5. The assessee filed an appeal before the Commissioner of Income Tax (Appeals)-10, Chennai (CITA). The assessee reiterated the stand taken before the Assessing Officer and contended that the Assessing Officer did not look into the surrounding circumstances, consideration of business expediency, exceptional and unavoidable circumstances while making cash payments by the assessee at the insistence of the payee. The assessee further stated that when the payee and payer are identified and the genuineness of the payments were established, the amount paid by cash could not be disallowed. In support of such claim, the assessee placed reliance on the decision of this Court in the case of Commissioner of Income Tax vs. Chrome Leather Co. Pvt Ltd. reported in 235 ITR 708. The assessee also referred to the other decisions of the other High Courts ad the Hon’ble Supreme Court to justify his stand. The CITA by order dated 28.11.2016 dismissed the appeal and in doing so held that Section 40A(3) of the Act is applicable to the facts and circumstances of teh assessee’s case and teh assessee could not establish that he comes under the exempted categories listed under Rule 6DD of the Rules. As against the said order, the assessee preferred an appeal to the Tribunal contending that the terms of auction normally required the highest bidder to deposit a part of the bid amount immediately on announcement of the successful bidder and the assessee was compelled to make the payment in cash. The contention advanced before the Assessing Officer and the CITA regarding the formation of syndicate was once again reiterated before the Tribunal. Further, it was contended that the various contingencies mentioned in Rule 6DD of the Rules are not exhaustive but only illustrative. Further it was contended that if the assessee was able to establish that there existed circumstances to show requirements of paying in case, Section 40(3) of the Act could not be applied. The Tribunal by the impugned order dated 26.05.2017 dismissed the assessee’s appeal. This is how the assessee is before us by way of this tax case appeal raising the substantial questions of law mentioned above.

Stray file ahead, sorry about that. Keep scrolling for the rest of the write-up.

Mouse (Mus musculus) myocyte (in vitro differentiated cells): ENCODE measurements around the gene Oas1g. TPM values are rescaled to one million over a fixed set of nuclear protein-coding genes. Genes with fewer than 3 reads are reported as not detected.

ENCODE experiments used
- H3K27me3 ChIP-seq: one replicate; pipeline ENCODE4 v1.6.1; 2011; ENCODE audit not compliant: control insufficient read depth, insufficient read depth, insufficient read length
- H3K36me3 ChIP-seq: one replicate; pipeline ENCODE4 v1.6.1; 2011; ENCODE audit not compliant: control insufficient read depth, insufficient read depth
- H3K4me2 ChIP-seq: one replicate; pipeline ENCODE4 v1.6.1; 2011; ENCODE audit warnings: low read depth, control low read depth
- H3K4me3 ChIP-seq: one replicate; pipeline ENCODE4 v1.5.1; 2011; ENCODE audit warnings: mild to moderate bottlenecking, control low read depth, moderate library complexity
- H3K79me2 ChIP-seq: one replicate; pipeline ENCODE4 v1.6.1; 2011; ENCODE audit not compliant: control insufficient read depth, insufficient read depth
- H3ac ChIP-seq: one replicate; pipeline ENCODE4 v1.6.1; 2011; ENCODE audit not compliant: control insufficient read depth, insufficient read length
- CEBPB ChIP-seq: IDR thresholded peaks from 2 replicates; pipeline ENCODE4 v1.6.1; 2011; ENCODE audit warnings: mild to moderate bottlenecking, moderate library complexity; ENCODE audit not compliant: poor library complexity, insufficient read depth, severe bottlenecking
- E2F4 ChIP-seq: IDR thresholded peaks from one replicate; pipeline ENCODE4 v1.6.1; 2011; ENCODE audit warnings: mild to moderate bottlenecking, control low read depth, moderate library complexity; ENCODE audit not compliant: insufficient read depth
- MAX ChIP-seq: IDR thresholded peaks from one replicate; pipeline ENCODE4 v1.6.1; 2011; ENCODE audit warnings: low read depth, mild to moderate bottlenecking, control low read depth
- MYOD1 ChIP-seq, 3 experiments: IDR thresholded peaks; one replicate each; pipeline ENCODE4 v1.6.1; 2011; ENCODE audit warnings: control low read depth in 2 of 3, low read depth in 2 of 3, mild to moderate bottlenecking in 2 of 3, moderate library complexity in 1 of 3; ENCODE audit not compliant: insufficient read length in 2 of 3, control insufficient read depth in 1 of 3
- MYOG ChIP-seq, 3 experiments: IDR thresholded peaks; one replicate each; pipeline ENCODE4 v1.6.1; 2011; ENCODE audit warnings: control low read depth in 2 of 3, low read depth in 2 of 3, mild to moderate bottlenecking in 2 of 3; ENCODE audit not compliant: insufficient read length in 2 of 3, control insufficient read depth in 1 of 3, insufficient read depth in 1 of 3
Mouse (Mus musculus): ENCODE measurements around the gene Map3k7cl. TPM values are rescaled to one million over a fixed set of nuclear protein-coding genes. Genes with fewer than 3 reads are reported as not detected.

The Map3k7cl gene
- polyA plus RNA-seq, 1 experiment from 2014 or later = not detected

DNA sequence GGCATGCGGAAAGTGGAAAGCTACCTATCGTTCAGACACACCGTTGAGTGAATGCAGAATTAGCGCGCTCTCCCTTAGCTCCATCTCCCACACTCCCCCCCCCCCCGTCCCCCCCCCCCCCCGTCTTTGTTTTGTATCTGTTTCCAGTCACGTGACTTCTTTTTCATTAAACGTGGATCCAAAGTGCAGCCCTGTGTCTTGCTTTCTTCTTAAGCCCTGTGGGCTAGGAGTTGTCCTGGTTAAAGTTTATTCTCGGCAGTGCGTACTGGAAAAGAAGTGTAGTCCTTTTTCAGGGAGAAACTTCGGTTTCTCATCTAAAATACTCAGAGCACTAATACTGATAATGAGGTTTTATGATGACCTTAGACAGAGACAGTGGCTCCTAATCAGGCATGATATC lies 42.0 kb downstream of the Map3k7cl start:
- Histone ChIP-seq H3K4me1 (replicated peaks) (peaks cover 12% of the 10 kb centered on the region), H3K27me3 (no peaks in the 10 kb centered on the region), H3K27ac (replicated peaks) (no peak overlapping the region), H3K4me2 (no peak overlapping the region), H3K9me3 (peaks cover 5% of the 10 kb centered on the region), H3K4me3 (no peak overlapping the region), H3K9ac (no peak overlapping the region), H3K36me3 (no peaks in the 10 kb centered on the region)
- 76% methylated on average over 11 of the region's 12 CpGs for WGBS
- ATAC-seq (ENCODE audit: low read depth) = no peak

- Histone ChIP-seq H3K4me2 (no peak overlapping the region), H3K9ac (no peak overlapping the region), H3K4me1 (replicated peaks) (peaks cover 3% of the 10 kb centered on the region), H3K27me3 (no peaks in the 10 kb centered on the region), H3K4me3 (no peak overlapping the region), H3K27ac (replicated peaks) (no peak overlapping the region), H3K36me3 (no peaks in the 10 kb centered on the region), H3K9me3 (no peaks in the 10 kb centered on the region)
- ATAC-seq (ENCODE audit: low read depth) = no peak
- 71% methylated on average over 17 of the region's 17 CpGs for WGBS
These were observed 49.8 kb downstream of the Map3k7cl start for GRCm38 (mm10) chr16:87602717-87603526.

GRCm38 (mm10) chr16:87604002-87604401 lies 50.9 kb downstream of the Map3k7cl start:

6. Mr. R. Sivaraman, learned counsel for the appellant/assessee while reiterating the stand taken by the assessee before the Tribunal contended that the Tribunal erred assessee does not fall under the ambit of business expediency under Section 40A(3) of the Act, especially, when the transaction entered into by the assessee was genuine and the parties are identifiable. Further, the other factual aspects which were pointed out by the assessee before the Assessing Officer, the CITA and the Tribunal were highlights by the learned counsel. The method of transaction was explained and as to how the highest bidder should immediately deposit part of the auctioned amount with the auctioneer and since the assessee wuld not know as to how much amount has to be deposited, no bank draft could be obtained by the assessee. Therefore, it is contended that Section 40A(3) of the Act would not be attracted.

7. Mr. Karthik Ranganathan, learned Standing Counsel for the revenue sought to sustain the orders passed by the Assessing Officer as confirmed by the CITA and the Tribunal by referring to the findings recorded by the authorities and the Tribunal and pointed out that there is no substantial questions of law arising for consideration in this appeal and prayed for dismissal of the appeal.